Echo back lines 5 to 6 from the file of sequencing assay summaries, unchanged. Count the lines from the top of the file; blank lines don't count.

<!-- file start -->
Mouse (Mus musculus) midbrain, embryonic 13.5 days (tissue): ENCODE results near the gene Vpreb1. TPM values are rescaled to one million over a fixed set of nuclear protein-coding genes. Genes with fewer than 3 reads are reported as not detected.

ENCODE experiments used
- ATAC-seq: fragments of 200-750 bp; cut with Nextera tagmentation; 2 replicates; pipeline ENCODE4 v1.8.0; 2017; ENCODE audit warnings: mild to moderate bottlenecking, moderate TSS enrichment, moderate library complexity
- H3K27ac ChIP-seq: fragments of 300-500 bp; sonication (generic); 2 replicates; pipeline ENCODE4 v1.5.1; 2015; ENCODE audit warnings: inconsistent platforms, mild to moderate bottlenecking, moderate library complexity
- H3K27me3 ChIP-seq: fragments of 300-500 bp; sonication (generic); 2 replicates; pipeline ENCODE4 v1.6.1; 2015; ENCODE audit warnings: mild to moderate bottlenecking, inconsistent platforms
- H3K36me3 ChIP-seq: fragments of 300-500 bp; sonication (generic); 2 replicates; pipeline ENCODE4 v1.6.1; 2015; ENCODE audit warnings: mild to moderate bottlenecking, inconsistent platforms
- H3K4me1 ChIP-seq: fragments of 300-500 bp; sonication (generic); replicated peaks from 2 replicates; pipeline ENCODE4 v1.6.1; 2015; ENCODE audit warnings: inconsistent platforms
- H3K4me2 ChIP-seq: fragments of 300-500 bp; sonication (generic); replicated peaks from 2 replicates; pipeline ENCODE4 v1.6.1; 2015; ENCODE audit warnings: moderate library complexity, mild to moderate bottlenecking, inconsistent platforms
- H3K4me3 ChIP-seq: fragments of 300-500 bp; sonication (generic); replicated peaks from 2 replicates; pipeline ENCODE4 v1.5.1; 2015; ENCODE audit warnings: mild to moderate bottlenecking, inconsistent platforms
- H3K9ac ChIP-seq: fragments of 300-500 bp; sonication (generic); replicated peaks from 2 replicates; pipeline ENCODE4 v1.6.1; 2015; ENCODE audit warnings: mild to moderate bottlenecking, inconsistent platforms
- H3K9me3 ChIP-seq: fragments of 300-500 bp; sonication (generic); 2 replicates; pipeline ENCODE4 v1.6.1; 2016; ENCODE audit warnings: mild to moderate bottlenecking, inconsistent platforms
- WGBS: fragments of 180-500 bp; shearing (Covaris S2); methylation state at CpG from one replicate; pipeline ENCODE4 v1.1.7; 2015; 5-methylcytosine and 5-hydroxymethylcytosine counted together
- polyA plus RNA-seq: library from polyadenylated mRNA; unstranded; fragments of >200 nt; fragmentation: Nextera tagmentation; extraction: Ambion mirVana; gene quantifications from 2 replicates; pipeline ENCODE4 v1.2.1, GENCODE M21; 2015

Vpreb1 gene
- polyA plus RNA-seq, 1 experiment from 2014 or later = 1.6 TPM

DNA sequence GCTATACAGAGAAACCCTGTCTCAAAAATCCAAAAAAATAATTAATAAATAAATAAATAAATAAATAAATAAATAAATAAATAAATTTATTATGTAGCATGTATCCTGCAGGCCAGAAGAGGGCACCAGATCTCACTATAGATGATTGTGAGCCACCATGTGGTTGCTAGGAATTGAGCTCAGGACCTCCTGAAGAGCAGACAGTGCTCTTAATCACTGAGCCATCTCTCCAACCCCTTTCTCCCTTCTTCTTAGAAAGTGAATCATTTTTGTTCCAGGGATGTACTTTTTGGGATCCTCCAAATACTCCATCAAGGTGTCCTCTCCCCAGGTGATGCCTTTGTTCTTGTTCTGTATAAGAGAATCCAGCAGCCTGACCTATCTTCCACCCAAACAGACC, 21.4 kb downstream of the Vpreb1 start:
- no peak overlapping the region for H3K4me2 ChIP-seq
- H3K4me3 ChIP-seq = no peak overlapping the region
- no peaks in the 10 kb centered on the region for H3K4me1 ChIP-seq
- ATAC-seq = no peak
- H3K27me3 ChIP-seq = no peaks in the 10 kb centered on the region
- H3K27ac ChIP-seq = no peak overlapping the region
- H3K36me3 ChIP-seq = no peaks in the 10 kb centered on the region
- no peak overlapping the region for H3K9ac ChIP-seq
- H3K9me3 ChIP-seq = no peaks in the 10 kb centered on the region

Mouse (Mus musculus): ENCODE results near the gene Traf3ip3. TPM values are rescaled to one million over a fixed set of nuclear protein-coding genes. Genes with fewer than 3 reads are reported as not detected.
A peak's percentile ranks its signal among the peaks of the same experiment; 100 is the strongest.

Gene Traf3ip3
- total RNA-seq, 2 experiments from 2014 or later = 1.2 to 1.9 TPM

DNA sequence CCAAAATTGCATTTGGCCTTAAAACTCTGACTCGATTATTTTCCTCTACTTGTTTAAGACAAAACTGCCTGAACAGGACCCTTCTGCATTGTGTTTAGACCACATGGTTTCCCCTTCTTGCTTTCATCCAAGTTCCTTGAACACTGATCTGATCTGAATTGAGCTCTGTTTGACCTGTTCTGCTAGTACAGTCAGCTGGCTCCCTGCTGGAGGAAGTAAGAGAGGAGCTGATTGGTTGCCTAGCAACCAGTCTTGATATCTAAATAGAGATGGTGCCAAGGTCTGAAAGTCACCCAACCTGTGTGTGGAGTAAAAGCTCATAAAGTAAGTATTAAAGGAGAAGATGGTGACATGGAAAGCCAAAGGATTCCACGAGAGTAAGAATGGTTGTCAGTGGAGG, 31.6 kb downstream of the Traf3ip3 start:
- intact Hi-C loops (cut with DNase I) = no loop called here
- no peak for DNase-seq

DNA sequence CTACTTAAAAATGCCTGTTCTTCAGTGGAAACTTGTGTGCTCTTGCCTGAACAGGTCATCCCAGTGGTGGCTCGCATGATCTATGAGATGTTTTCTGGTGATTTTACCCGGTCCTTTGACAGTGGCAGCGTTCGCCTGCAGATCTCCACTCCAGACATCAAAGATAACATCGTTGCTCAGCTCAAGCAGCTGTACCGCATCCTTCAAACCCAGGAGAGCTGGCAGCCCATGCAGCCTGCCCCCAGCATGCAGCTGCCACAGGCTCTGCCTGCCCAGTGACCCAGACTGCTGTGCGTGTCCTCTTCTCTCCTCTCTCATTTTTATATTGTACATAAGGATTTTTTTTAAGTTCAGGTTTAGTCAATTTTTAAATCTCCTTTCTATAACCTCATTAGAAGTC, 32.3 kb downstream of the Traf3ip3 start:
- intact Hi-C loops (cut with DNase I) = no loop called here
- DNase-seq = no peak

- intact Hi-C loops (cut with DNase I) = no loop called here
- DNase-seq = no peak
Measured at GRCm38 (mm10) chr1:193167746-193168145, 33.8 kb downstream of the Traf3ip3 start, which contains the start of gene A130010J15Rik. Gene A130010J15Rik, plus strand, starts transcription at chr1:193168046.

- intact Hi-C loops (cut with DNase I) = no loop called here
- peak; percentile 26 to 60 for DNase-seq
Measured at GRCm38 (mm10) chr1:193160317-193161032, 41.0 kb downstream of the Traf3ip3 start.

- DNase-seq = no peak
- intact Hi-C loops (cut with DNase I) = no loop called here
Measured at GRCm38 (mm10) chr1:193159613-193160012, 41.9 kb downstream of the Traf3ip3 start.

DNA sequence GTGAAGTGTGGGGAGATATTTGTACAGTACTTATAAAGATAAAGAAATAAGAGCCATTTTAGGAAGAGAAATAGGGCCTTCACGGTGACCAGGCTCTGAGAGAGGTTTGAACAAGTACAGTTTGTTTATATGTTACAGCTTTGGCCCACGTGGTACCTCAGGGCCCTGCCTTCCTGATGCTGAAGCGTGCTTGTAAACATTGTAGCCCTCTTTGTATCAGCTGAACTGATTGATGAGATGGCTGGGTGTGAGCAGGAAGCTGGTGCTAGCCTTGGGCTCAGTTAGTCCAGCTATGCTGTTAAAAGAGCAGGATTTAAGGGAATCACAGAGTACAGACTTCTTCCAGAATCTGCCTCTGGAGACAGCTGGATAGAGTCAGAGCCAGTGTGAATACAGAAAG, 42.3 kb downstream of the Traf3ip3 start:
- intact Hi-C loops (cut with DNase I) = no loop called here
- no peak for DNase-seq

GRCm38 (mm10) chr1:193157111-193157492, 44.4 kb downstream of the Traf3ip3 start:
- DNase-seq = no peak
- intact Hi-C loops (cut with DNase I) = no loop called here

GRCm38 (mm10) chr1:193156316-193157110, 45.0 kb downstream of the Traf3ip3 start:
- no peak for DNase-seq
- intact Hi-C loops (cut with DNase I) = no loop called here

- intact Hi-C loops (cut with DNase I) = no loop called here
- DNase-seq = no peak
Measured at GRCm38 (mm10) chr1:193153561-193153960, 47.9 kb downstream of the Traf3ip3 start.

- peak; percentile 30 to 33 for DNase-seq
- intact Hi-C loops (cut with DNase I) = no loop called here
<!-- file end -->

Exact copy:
- H3K27me3 ChIP-seq: fragments of 300-500 bp; sonication (generic); 2 replicates; pipeline ENCODE4 v1.6.1; 2015; ENCODE audit warnings: mild to moderate bottlenecking, inconsistent platforms
- H3K36me3 ChIP-seq: fragments of 300-500 bp; sonication (generic); 2 replicates; pipeline ENCODE4 v1.6.1; 2015; ENCODE audit warnings: mild to moderate bottlenecking, inconsistent platforms